Daniel Miller: To Tech, via Athens

It was preordained that Daniel Miller would grow up (and up and up) into basketball.

His dad is 6 feet 8, his mom 6-3 and a former college player. When Daniel was a child, she divorced and married a man who happened to be 6-5 and loaded with athletic DNA.

Once Miller sprouted to nearly 7 feet, it seemed as sure as a two-handed dunk that family ties would tug him to the leafy campus in Athens that prominently bears a name familiar to him.

"Everything Daniel had heard about sports was Georgia," said his stepfather, Preston Towns, the son of one of the Bulldogs' most distinguished athletics alums. Forrest "Spec" Towns was a world record holder in the hurdles, then a UGA coach who stockpiled 26 SEC track and field titles, now memorialized on the sign out front of Spec Towns Track.

"I tried not to influence his decision," Towns said. But when Miller committed to Georgia, "I was happy he did."

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What, then, do the Towns folk think now that Miller, to paraphrase a certain Cavaliers-turned-Heat player, has taken his talents to Georgia Tech?

"I had to go to my father's grave and have a conversation," Preston said, joking (mostly).

Preston may no longer drape himself in Bulldogs garb, even replacing it with Tech threads.

"But," he said, chuckling, "I'm keeping my red-and-black underwear."

A coaching change at UGA changed Daniel's mind. Dennis Felton was fired soon after Miller's senior season at Loganville Christian Academy.

New coach Mark Fox met with the family and, according to UGA, pledged to honor Miller's commitment. The Towns household sensed that Fox's enthusiasm for him did not match Felton's, a common conclusion reached by recruits amid coaching transitions.

"Coach Felton had a place for me," Miller said. "[Fox] didn't say anything bad. He told me, ‘You could help us out.'"

Uneasy, Miller phoned his original second choice, Georgia Tech. Trying futilely not to sound desperate, he recalls asking coach Paul Hewitt something along the lines of, "Can you please take me?" Hewitt did, within days of his release from Georgia.

Despite his size, Miller had been late in boarding the recruiting merry-go-round. He was a baller early on, shooting at two goals at the house (one of them rolled up to the backyard trampoline), but lack of exposure kept him outside the scope of major colleges.

His LCA team competed off basketball's beaten path in the Georgia Independent School Association. As a result, the AAU circuit, where prospects' reputations are certified, was foreign to him.

It was dad's idea to enroll Miller at LCA, where the class of 2008 numbered 35 students.

"In some people's minds, we took a huge risk" with his son's basketball future by opting for the tiny school, Towns said. In games, Miller rarely ventured out of the paint and he stood eye-to-eye with an opponent only if that player were standing on the bench.

"Honestly, we didn't know he was going to be [this good as] a player," Towns said.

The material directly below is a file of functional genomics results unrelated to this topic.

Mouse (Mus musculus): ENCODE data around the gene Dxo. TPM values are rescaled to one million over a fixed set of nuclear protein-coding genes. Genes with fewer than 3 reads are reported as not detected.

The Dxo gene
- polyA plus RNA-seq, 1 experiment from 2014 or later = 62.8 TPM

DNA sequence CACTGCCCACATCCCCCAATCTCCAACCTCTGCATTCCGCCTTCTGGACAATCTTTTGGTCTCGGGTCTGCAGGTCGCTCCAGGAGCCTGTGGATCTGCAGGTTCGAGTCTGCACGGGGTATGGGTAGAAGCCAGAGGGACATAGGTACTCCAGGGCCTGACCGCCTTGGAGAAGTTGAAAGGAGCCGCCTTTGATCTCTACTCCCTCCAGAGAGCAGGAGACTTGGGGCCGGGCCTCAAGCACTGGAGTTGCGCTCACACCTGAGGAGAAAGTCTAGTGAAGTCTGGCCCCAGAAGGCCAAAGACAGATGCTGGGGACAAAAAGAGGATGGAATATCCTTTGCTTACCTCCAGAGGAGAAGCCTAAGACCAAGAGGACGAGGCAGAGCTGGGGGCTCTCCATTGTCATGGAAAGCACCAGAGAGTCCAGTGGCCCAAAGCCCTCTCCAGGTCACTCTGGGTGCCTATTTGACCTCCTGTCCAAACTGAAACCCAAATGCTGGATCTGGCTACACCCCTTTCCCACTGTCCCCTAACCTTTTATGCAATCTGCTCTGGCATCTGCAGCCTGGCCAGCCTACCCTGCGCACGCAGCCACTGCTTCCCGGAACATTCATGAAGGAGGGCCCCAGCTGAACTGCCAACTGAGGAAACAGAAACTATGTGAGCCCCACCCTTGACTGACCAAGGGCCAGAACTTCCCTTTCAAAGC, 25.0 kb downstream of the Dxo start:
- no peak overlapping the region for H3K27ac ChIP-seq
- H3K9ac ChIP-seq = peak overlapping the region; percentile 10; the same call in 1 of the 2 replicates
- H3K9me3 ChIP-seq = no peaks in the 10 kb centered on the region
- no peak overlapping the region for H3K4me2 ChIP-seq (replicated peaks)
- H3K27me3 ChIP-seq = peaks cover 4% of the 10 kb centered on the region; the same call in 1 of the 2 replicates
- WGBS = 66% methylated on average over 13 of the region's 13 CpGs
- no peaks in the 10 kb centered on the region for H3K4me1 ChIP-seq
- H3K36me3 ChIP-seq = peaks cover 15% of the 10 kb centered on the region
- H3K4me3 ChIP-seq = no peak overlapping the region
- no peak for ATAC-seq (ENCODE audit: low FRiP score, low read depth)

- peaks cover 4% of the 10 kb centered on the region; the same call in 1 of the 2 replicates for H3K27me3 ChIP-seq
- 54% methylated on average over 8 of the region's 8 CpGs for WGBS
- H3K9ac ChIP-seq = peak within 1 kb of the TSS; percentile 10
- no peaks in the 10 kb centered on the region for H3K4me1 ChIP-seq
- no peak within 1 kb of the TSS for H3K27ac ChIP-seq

They found out as soon as Miller enlisted with AAU after his junior season. On the drive home from the first tournament, the phone rang with a scholarship offer.

The earliest avid suitors included Minnesota's Tubby Smith, a Felton predecessor at UGA. Once, with Miller's school arena under construction, he rounded up some teammates and auditioned for Smith at a church gym.

Miller says he never wavered in ultimately choosing Tech, even with an early dose of disappointment. Hewitt, flush with gifted big men, brought up sitting out his first season as a redshirt. Both parties claim it was Miller's call, but he got the message loud and clear that playing minutes would be scarce.

Now, "I'm glad I did the redshirt," said Miller, slightly goateed, bearing a slight resemblance to his sporting idol, swimmer Michael Phelps. "I worked just as hard as anybody on the team, if not harder."

He grinded in practice with NBA players-in-waiting Derrick Favors and Gani Lawal, plus Zach Peacock. Before and after, he lifted lots of weights as well as knives and forks, the basketball staff insisting that he not miss a meal. The routine packed nearly 25 pounds on Miller, who was approaching 260 when he was diagnosed recently with mononucleosis, which means a projected three weeks of missed practice.

After the mass exodus of Tech's prolific post players, Miller could get more court time than a repeat criminal offender.

"I'm very, very pleased with what I've seen," Hewitt said. "I'm trying not to put too many expectations on him."

The challenge: adjust to the pace and intensity of the ACC. Hewitt equated it to a baseball hitter going from batting practice to a game.

"He will catch up," the coach said. "It's a question of how quick he catches up."

Another task is to find enough game tickets to accommodate his eight siblings, all younger, and various grown-up kin in these parts.

The cheering section will not include his step-grandad, Spec Towns. He died in 1991, less than four months after Daniel was born.

Preston Towns believes Spec would approve of Daniel wearing the hated rival's colors under such circumstances.

"I love Georgia football," said Towns, having attended nearly every home game with his father. He does not consider himself a two-timer for falling in love with Georgia Tech basketball.

Still, Daniel does not expect to see Dad wearing a T-shirt that the son bought for him at a bookstore near the Tech campus. It reads: "Beat The Dogs."

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